UP to 30 athletes from Sierra Leone are considering extending their stay in Glasgow amid fears over the Ebola virus.
A second Sierra Leone competitor, Samuel Morris, was Friday tested for Ebola and cleared by doctors in Glasgow.
Cyclist Moses Sesay has also tested negative for the virus.
It has also emerged another Sierra Leone cyclist, Mohamed Tholley, has vanished from the athletes' village.
Ebola has caused more than 700 deaths since February in an outbreak affecting four West African countries.
Sesay, 32, was admitted to a Glasgow hospital last week after feeling unwell and doctors tested him for various conditions, including Ebola.
The cyclist was given the all-clear and released from hospital in time to compete in the men's individual time trial at the Games on Thursday.
It later emerged that table tennis player Morris, 34, was also tested in Glasgow and given the all-clear.
Meanwhile, Sierra Leone's Commonwealth Games chef de mission, Unisa Deen Kargbo, confirmed Police Scotland had joined the search for missing cyclist, Mohamed Tholley.
He was due to compete in the men's time trial on Thursday but failed to show up for the start of the event.
Mr. Kargbo said: "He did not talk to anyone in the camp. No one knows where he is.
"Legally, Mohamed Tholley is supposed to be in the country up until September. But if he had discussed that with any member of the delegation, we would not have been much worried.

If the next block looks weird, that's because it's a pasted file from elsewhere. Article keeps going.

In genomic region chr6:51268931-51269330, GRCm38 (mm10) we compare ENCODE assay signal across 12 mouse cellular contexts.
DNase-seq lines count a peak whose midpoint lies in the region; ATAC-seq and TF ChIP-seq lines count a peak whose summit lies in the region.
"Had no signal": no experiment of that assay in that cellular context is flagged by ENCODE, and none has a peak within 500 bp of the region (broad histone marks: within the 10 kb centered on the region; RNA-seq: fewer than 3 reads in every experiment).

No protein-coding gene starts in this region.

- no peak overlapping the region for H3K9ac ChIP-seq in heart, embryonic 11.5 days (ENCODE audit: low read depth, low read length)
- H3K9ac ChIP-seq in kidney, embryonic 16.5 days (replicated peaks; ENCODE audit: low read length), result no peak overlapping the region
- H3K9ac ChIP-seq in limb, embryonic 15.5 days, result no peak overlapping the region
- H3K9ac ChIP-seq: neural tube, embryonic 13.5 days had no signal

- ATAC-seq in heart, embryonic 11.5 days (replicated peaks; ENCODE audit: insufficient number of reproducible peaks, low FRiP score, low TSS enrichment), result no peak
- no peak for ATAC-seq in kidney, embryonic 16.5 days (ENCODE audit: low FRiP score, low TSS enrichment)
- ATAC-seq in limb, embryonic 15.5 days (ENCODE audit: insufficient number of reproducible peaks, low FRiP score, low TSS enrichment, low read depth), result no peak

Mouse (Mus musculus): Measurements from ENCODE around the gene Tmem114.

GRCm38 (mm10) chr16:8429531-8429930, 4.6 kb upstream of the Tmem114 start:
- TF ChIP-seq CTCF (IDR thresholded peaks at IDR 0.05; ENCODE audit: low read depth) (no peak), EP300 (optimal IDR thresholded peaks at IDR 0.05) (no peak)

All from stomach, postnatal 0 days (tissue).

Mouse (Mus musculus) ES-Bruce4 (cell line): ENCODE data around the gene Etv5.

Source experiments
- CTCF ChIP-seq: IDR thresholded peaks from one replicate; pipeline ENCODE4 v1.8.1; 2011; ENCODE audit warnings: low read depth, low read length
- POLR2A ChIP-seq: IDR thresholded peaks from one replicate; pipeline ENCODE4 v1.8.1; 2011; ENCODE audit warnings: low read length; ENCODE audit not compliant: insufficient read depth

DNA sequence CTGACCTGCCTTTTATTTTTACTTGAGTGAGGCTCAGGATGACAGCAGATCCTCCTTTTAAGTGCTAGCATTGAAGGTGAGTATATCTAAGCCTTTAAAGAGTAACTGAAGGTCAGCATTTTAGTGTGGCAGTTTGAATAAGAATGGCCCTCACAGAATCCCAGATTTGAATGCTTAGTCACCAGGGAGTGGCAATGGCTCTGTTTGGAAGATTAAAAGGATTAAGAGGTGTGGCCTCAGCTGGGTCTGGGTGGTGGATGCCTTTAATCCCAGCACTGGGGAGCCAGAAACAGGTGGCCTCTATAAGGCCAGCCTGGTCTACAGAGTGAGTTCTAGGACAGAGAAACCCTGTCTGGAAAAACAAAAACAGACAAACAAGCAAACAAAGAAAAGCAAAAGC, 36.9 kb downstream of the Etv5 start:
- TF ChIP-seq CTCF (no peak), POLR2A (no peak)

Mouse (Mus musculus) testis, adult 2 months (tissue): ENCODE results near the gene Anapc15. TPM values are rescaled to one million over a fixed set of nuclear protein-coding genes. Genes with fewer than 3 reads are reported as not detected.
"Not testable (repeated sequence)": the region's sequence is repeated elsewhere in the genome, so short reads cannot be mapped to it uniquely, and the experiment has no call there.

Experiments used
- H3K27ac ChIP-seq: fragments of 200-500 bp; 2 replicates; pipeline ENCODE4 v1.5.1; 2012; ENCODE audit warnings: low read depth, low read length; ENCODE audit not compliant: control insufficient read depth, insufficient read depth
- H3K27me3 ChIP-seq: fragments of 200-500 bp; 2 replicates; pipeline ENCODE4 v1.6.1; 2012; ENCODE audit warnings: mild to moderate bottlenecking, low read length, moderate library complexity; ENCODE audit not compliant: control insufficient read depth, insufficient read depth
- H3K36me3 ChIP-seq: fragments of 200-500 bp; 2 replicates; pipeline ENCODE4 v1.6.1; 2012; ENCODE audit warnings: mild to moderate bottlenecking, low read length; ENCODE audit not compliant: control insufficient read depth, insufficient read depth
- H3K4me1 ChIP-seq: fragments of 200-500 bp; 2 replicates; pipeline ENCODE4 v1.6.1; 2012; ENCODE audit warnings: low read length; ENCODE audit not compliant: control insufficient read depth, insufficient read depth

"Whether he has gone missing or whether he has moved to his family members, we haven't got a communication. Now we are trying to get in touch with some family members."
He added: "We just want to be sure first of all that he is safe, wherever he is, and we don't know if he is safe or unsafe.
"We have reported this to the Commonwealth Games organisers. The police are also trying to see if he is safe."
The cyclist's coach, Winston Crowther, believes Tholley may have vanished due to fears over the Ebola outbreak.
However, Crowther did not rule out other reasons for his disappearance, including economic factors.
Sierra Leone has declared a public health emergency after more than 200 people died from the disease.
The outbreak - the world's deadliest to date - was first reported in Guinea in February.
It then spread to Liberia and Sierra Leone, and a person who travelled from Liberia to Nigeria died of the virus shortly after arriving in Lagos last week.
Ebola kills up to 90 per cent of those infected, but patients have a better chance of survival if they receive early treatment.